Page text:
Bradley Says Planning Chief Will Step Down

Times Staff Writer

Los Angeles Mayor Tom Bradley announced Wednesday that City Planning Director Calvin Hamilton, who has been under pressure from top city officials to resign, will be leaving office, though not before next April.

Bradley's announcement came on the heels of remarks he made Monday to a local radio station, KGIL, that he thought Hamilton "will be brought to the conclusion that it is time for him to move on," and that "we need to look for a change and a new style to carry us through the year 1986 and beyond."

Bradley told KGIL that Hamilton has been "a great visionary . . . and the need now is for someone with a more down-to-earth, practical style." The mayor added, however, that "you can't just overnight dump someone like this, of his stature." He said it would be necessary first to conduct a nationwide search for a successor, and that he thought he would have Hamilton's help in conducting that search.

Convention in April

During a press conference Wednesday, Bradley said that he had met with Hamilton Tuesday and that the planning director told him he intends to retire but that he first wants to take care of "four or five" projects, including hosting a national convention of planners in Los Angeles next April.

Before meeting with the mayor, Hamilton met with William McCarley, who serves the City Council as its chief legislative analyst.

In an interview, McCarley said he told Hamilton that Council President Pat Russell and other top city officials felt the Planning Department needed new leadership.

Hamilton, 60, refused comment Wednesday, but he said last week that he was considering retirement within a year.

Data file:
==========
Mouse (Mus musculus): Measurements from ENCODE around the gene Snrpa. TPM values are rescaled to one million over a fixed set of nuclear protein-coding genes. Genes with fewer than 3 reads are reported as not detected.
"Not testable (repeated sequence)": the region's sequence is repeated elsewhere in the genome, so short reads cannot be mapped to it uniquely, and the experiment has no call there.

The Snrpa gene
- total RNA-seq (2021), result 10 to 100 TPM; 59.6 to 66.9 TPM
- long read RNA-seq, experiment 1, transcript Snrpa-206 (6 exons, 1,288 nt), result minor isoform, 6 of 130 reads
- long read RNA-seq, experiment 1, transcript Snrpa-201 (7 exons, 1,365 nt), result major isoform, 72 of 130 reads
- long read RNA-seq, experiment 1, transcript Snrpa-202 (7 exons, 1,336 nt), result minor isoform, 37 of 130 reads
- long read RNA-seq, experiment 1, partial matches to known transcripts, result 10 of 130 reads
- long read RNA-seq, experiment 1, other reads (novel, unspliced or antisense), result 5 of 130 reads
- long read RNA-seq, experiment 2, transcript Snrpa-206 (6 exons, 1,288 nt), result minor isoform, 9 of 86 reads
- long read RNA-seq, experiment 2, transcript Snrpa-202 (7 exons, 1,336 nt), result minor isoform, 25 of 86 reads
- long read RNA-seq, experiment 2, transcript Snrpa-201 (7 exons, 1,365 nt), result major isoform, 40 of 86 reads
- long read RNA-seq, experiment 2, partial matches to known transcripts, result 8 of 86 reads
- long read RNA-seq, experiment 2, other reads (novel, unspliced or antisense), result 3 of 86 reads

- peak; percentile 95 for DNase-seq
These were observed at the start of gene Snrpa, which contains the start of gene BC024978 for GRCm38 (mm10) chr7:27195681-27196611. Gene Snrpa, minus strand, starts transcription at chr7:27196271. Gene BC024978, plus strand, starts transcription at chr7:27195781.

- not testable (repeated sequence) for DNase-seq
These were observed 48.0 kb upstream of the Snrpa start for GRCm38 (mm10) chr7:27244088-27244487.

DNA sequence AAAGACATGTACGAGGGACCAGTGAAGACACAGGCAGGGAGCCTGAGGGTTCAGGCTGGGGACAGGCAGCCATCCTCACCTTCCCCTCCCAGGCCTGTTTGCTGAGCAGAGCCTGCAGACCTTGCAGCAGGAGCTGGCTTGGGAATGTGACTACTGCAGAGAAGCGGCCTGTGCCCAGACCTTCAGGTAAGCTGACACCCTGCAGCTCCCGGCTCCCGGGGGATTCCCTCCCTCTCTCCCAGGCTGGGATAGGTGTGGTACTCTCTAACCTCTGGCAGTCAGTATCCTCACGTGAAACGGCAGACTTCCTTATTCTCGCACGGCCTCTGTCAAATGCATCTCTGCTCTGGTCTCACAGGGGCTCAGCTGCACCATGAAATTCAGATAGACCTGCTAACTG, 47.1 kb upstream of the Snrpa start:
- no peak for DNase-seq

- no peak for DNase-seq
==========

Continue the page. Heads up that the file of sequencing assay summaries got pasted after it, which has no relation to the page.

Like Bradley, Russell and other officials regard Hamilton as an imaginative planner who lacks the practical and political skills to convert ideas into policy at a time when the city is struggling to accommodate growth without aggravating congestion.

Concerns Cited

The move to oust Hamilton, who has been a colorful, controversial public figure during his 20 years in office, grew out of concern that he had lost control of the most important task facing his department--putting the city's General Plan in place.

And Hamilton's credibility suffered a severe blow last year when it was learned that he had used city staff members to help promote a private trade and tourism organization that he had helped set up.

Ironically, the General Plan, which has led to Hamilton's current difficulties, was his conception and, many people believe, his finest achievement. The plan attempts to divide the city into adjacent commercial and residential sectors, allowing people to live near where they work while protecting their neighborhoods from commercial development.

Plan Is Challenge

The challenge to the planning director has been making the plan a reality, a task that necessitated extensive rezoning to make neighborhoods safe from new development.

The failure to enact the plan--which runs counter to the interests of many local real estate developers--provoked a lawsuit by a federation of homeowners and led to a court order earlier this year requiring the city to rezone about a quarter of its land to bring it in compliance with the plan.

Hamilton was faulted by homeowners for the city's failure to enact the plan and by developers for not heading off a legal battle that culminated in a mandatory rezoning program that could place thousands of acres of city land off-limits to commercial development.

Groups Oppose Him

Now, both groups want Hamilton replaced. They suspect that, despite the court order, there will be opportunities to negotiate the fate of many pieces of property, and developers and homeowners alike say they want someone new to oversee those negotiations.

The move to replace Hamilton gained ground after it was taken up by members of the City Council, Russell in particular.

Russell said last week that she met with Bradley and other officials to make sure the mayor had no objections to efforts to persuade Hamilton to retire. She said it was her intent to have an intermediary--someone known and liked by Hamilton--let him know that there was a growing desire among city officials to find a new planning director.

However, after The Times published a story saying that she was a leader of a drive to replace Hamilton, Russell denied being part of such a movement.

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